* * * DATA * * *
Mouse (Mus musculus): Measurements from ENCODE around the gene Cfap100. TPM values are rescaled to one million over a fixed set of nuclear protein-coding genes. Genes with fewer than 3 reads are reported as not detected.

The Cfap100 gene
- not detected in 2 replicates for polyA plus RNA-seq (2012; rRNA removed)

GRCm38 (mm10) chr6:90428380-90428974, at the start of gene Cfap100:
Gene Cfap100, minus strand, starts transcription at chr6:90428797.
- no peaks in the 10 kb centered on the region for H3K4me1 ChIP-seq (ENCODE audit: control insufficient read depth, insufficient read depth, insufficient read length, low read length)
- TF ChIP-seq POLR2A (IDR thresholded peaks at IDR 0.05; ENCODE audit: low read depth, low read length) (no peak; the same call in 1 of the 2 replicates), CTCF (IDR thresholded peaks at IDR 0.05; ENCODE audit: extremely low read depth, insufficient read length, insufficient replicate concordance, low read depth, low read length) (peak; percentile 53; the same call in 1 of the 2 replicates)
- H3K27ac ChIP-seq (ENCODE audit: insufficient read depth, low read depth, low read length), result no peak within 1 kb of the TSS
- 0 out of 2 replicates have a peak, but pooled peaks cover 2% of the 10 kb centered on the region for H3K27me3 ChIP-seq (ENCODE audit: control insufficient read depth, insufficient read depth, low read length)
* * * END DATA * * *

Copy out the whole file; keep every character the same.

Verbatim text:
Mouse (Mus musculus): Measurements from ENCODE around the gene Cfap100. TPM values are rescaled to one million over a fixed set of nuclear protein-coding genes. Genes with fewer than 3 reads are reported as not detected.

The Cfap100 gene
- not detected in 2 replicates for polyA plus RNA-seq (2012; rRNA removed)

GRCm38 (mm10) chr6:90428380-90428974, at the start of gene Cfap100:
Gene Cfap100, minus strand, starts transcription at chr6:90428797.
- no peaks in the 10 kb centered on the region for H3K4me1 ChIP-seq (ENCODE audit: control insufficient read depth, insufficient read depth, insufficient read length, low read length)
- TF ChIP-seq POLR2A (IDR thresholded peaks at IDR 0.05; ENCODE audit: low read depth, low read length) (no peak; the same call in 1 of the 2 replicates), CTCF (IDR thresholded peaks at IDR 0.05; ENCODE audit: extremely low read depth, insufficient read length, insufficient replicate concordance, low read depth, low read length) (peak; percentile 53; the same call in 1 of the 2 replicates)
- H3K27ac ChIP-seq (ENCODE audit: insufficient read depth, low read depth, low read length), result no peak within 1 kb of the TSS
- 0 out of 2 replicates have a peak, but pooled peaks cover 2% of the 10 kb centered on the region for H3K27me3 ChIP-seq (ENCODE audit: control insufficient read depth, insufficient read depth, low read length)